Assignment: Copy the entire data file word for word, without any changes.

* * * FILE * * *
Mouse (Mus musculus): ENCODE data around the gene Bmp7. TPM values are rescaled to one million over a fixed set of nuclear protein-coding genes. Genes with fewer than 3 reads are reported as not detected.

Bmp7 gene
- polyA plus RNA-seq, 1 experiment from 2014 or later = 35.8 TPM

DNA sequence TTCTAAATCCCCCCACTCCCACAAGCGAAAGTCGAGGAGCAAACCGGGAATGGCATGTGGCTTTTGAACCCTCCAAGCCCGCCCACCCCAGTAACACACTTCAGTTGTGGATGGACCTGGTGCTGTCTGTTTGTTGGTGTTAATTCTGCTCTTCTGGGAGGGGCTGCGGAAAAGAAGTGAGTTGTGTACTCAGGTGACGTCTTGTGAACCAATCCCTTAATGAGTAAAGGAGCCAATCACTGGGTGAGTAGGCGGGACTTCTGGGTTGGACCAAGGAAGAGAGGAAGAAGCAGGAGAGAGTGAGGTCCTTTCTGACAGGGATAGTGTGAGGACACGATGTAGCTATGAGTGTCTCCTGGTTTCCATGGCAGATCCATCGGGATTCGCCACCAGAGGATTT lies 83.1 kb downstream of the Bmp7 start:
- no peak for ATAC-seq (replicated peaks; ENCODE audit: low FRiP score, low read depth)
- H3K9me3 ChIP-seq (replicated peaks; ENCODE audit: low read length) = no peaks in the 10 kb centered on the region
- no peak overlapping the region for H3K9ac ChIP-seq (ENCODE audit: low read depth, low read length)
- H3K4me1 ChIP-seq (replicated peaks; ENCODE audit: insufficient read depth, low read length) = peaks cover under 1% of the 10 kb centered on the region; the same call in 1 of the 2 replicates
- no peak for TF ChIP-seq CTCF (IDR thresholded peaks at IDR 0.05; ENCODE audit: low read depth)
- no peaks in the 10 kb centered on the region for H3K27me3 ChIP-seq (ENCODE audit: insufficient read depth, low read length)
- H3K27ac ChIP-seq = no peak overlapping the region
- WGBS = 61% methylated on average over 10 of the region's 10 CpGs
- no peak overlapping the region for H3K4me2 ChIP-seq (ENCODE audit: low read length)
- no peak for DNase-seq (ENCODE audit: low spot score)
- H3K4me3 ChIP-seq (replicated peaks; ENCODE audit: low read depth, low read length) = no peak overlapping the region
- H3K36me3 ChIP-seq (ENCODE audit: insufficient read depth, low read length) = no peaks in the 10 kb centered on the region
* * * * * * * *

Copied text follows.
Mouse (Mus musculus): ENCODE data around the gene Bmp7. TPM values are rescaled to one million over a fixed set of nuclear protein-coding genes. Genes with fewer than 3 reads are reported as not detected.

Bmp7 gene
- polyA plus RNA-seq, 1 experiment from 2014 or later = 35.8 TPM

DNA sequence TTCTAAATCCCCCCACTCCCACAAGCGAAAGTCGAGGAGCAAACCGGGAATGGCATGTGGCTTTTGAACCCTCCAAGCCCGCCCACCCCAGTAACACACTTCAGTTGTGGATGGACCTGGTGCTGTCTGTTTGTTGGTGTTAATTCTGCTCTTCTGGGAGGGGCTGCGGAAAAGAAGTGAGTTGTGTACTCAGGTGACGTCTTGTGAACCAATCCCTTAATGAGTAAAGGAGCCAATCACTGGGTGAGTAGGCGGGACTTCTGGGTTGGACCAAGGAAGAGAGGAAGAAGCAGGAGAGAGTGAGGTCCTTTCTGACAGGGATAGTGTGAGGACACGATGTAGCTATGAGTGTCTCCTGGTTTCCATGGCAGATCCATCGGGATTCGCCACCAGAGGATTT lies 83.1 kb downstream of the Bmp7 start:
- no peak for ATAC-seq (replicated peaks; ENCODE audit: low FRiP score, low read depth)
- H3K9me3 ChIP-seq (replicated peaks; ENCODE audit: low read length) = no peaks in the 10 kb centered on the region
- no peak overlapping the region for H3K9ac ChIP-seq (ENCODE audit: low read depth, low read length)
- H3K4me1 ChIP-seq (replicated peaks; ENCODE audit: insufficient read depth, low read length) = peaks cover under 1% of the 10 kb centered on the region; the same call in 1 of the 2 replicates
- no peak for TF ChIP-seq CTCF (IDR thresholded peaks at IDR 0.05; ENCODE audit: low read depth)
- no peaks in the 10 kb centered on the region for H3K27me3 ChIP-seq (ENCODE audit: insufficient read depth, low read length)
- H3K27ac ChIP-seq = no peak overlapping the region
- WGBS = 61% methylated on average over 10 of the region's 10 CpGs
- no peak overlapping the region for H3K4me2 ChIP-seq (ENCODE audit: low read length)
- no peak for DNase-seq (ENCODE audit: low spot score)
- H3K4me3 ChIP-seq (replicated peaks; ENCODE audit: low read depth, low read length) = no peak overlapping the region
- H3K36me3 ChIP-seq (ENCODE audit: insufficient read depth, low read length) = no peaks in the 10 kb centered on the region